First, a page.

One of the biggest complaints that Tesla has received over the years is about the abnormally large panel gaps that are sometimes visible on its vehicles.
Now the company has applied for a patent on a new clamping system that could help with the panel gap issue.
Tesla explains the need for a new clamping system in the patent application released last week:
“In many applications including, but not limited to, automobiles, a number of parts it is desirable to allow one or more degrees of freedom in movement between parts to allow for securing in a desirable way that increase the aesthetic appearance of the final assembly, especially when one or both parts are flexible or otherwise manufactured with a large tolerance in the dimensional limits. For instance, the clamping of an electric vehicle’s front-trunk space (or “frunk”) formed from a plastic to a fender or another adjacently located panel requires a degree of freedom to allow the panel and the frunk to move relative to one another in at least one direction during assembly. However, traditional designs of clamps are not well suited to this or similar applications.”
According to the filing, Tesla’s solution is a clamping system that enables some wiggle room for adjustment while keeping the panels linked together.
Dylan Cox, who was a long time Tesla mechanical design engineer until he left for Amazon last year, is credited with the invention.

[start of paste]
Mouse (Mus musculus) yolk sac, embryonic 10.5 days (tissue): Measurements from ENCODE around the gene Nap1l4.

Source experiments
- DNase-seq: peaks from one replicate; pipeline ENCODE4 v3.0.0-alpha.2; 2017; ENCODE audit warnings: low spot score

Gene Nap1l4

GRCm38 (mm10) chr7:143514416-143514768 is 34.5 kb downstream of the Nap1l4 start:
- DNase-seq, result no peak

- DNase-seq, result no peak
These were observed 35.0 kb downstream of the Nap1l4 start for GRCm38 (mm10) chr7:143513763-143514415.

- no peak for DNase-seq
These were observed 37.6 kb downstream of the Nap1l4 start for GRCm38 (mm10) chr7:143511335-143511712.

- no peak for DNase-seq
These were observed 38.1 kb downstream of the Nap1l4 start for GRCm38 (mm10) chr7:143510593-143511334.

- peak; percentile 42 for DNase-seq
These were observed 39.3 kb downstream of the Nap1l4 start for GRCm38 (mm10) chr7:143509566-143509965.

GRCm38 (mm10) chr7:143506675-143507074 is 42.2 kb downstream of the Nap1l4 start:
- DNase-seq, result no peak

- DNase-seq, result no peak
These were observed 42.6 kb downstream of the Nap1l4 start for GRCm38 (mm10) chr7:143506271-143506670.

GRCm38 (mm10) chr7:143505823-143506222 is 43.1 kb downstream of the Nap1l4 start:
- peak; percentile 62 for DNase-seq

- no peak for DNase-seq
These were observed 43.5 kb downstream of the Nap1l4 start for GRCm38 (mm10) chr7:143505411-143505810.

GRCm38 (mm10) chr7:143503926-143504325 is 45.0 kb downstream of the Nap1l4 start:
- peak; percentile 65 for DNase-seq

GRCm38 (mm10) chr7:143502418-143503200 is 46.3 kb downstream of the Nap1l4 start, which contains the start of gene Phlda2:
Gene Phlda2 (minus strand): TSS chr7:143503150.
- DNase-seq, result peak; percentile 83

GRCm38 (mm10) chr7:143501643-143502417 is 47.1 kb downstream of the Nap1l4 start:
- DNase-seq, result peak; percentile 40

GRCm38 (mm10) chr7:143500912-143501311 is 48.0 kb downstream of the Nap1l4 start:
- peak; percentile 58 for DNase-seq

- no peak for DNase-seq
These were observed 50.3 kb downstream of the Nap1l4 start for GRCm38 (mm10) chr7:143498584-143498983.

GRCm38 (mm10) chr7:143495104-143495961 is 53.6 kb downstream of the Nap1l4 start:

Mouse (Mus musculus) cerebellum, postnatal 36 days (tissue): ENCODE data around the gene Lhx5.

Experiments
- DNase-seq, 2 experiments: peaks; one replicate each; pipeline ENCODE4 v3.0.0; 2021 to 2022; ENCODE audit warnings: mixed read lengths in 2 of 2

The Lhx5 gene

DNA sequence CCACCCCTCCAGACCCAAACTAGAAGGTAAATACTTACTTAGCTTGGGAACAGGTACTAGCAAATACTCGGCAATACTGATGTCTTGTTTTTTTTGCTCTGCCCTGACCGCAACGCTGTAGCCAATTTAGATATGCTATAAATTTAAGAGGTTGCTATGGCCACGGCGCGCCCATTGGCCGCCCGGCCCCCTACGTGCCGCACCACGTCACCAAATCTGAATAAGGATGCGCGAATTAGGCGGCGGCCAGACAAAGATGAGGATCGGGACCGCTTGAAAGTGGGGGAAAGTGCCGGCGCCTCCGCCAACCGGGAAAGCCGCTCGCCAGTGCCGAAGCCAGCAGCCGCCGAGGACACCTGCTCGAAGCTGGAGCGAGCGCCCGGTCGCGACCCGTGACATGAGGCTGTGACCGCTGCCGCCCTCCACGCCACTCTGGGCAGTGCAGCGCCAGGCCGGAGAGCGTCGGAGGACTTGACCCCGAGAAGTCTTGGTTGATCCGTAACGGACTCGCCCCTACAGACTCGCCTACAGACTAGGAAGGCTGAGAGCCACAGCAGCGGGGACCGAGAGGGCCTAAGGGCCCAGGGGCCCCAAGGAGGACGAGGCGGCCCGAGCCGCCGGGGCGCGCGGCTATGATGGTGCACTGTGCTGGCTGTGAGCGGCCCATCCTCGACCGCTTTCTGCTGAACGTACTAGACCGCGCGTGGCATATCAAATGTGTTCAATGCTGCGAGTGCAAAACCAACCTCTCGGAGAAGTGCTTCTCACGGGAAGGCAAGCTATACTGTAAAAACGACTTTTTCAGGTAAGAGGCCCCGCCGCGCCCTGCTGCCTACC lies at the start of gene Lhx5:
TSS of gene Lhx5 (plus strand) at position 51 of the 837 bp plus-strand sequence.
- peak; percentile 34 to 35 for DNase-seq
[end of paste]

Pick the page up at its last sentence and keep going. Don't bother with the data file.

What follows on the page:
The system is described in the patent application:
“The clamping assembly has a retainer member having a groove therein, the groove extending linearly in a first plane disposed angularly with respect to a second plane intersecting the nose portion and defining a pair of open ends located in the first plane. The clamping assembly also has a tab member, the tab member adapted to be received within the groove of the retainer member via one of the pair of open ends of the groove, wherein the tab member is adjustable in position within the groove along the first plane.”
According to the automaker, it would allow the panels to be adjusted to a greater degree while staying firmly attached.
Here are a few drawings that Tesla submitted with the application:
It’s unknown if Tesla already started using this clamping method or if they intend to, but the panel gap issues seem to have been mostly fixed for the Model 3.
In the early production of all of Tesla vehicles, it was often an important issue and the Model 3 was no exception.
Owners often shared on social media pictures of vehicles with less than acceptable panel gaps at delivery, but that mostly stopped earlier this year.
In April, Tesla said that the standard deviation of Model 3 panel gaps has improved by ‘nearly 40%’ on average since the start of production:
“Since we began shipping Model 3 last year, we have been very focused on refining and tuning both part and body manufacturing processes. The result being that the standard deviation of all gaps and offsets across the entire car has improved, on average, by nearly 40%, with particular gap improvements visible in the area of the trunk, rear lamps and rear quarter panel. Today, Model 3 panel gaps are competitive with Audi, BMW, and Mercedes models, but in the spirit of relentless improvement, we are working to make them even tighter.”
In an email sent to employees around that time, Tesla CEO Elon Musk also addressed the automaker’s goal to improve on the build quality.
He went as far as saying that the Model 3 “needs to be designed and built with such accuracy and precision that, if an owner measures dimensions, panel gaps and flushness, and their measurements don’t match the Model 3 specs, it just means that their measuring tape is wrong.”